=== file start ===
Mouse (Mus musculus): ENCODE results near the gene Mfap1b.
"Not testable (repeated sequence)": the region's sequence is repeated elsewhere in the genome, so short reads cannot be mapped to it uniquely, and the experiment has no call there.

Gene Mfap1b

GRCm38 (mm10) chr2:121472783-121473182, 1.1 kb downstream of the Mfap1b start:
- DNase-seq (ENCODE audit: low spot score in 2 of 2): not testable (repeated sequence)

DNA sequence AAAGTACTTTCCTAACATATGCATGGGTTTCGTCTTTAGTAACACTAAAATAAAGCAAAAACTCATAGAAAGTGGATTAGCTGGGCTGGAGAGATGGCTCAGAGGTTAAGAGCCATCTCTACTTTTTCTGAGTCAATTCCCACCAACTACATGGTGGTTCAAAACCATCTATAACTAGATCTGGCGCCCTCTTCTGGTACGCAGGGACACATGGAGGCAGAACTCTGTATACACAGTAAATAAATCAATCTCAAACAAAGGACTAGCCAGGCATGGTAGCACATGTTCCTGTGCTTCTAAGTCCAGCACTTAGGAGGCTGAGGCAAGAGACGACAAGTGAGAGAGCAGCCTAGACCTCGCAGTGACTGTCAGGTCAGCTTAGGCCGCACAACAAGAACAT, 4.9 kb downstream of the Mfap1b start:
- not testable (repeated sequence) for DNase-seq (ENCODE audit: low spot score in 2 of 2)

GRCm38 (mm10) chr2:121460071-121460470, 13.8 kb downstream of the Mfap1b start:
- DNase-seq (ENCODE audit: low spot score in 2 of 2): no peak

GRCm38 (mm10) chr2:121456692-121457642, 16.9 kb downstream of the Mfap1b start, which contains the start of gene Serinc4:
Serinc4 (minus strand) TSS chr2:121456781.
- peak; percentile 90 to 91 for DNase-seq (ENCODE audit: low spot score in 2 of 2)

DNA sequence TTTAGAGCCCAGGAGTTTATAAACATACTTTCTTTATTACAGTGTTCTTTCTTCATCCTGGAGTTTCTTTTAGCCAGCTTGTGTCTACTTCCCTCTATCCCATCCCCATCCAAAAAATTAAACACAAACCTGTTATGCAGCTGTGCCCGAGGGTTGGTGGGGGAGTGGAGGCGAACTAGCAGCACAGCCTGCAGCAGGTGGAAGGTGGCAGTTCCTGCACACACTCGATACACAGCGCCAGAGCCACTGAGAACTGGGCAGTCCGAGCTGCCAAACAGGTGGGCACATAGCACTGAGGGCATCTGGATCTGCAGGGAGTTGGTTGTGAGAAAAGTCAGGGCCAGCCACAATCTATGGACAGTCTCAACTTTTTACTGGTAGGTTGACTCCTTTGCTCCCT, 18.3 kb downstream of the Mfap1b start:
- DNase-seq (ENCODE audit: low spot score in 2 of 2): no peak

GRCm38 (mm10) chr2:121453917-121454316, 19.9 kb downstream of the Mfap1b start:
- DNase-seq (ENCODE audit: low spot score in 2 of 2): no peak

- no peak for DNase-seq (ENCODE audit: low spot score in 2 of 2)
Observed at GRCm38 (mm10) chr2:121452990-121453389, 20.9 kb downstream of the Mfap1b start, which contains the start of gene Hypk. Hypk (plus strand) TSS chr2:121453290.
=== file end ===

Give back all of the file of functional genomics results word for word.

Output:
Mouse (Mus musculus): ENCODE results near the gene Mfap1b.
"Not testable (repeated sequence)": the region's sequence is repeated elsewhere in the genome, so short reads cannot be mapped to it uniquely, and the experiment has no call there.

Gene Mfap1b

GRCm38 (mm10) chr2:121472783-121473182, 1.1 kb downstream of the Mfap1b start:
- DNase-seq (ENCODE audit: low spot score in 2 of 2): not testable (repeated sequence)

DNA sequence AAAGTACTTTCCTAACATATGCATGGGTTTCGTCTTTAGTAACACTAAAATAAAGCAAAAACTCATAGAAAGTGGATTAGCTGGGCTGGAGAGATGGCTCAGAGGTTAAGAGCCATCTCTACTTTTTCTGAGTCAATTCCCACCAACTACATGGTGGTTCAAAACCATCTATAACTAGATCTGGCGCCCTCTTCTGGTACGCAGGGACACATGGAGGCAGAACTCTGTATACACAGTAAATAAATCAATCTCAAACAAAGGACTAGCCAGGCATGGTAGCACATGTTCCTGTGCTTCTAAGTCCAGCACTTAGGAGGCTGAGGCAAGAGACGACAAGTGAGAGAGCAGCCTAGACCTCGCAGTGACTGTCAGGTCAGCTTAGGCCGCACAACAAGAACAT, 4.9 kb downstream of the Mfap1b start:
- not testable (repeated sequence) for DNase-seq (ENCODE audit: low spot score in 2 of 2)

GRCm38 (mm10) chr2:121460071-121460470, 13.8 kb downstream of the Mfap1b start:
- DNase-seq (ENCODE audit: low spot score in 2 of 2): no peak

GRCm38 (mm10) chr2:121456692-121457642, 16.9 kb downstream of the Mfap1b start, which contains the start of gene Serinc4:
Serinc4 (minus strand) TSS chr2:121456781.
- peak; percentile 90 to 91 for DNase-seq (ENCODE audit: low spot score in 2 of 2)

DNA sequence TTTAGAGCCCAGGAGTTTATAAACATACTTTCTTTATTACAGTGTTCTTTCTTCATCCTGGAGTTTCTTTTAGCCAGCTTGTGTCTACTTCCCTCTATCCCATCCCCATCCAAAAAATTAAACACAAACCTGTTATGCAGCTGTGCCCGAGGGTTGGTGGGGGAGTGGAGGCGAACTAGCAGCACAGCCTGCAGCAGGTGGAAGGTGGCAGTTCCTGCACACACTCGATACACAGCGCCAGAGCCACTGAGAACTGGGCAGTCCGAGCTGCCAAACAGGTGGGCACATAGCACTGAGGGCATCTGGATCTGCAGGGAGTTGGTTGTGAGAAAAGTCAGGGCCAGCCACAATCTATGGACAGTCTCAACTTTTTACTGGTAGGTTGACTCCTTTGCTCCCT, 18.3 kb downstream of the Mfap1b start:
- DNase-seq (ENCODE audit: low spot score in 2 of 2): no peak

GRCm38 (mm10) chr2:121453917-121454316, 19.9 kb downstream of the Mfap1b start:
- DNase-seq (ENCODE audit: low spot score in 2 of 2): no peak

- no peak for DNase-seq (ENCODE audit: low spot score in 2 of 2)
Observed at GRCm38 (mm10) chr2:121452990-121453389, 20.9 kb downstream of the Mfap1b start, which contains the start of gene Hypk. Hypk (plus strand) TSS chr2:121453290.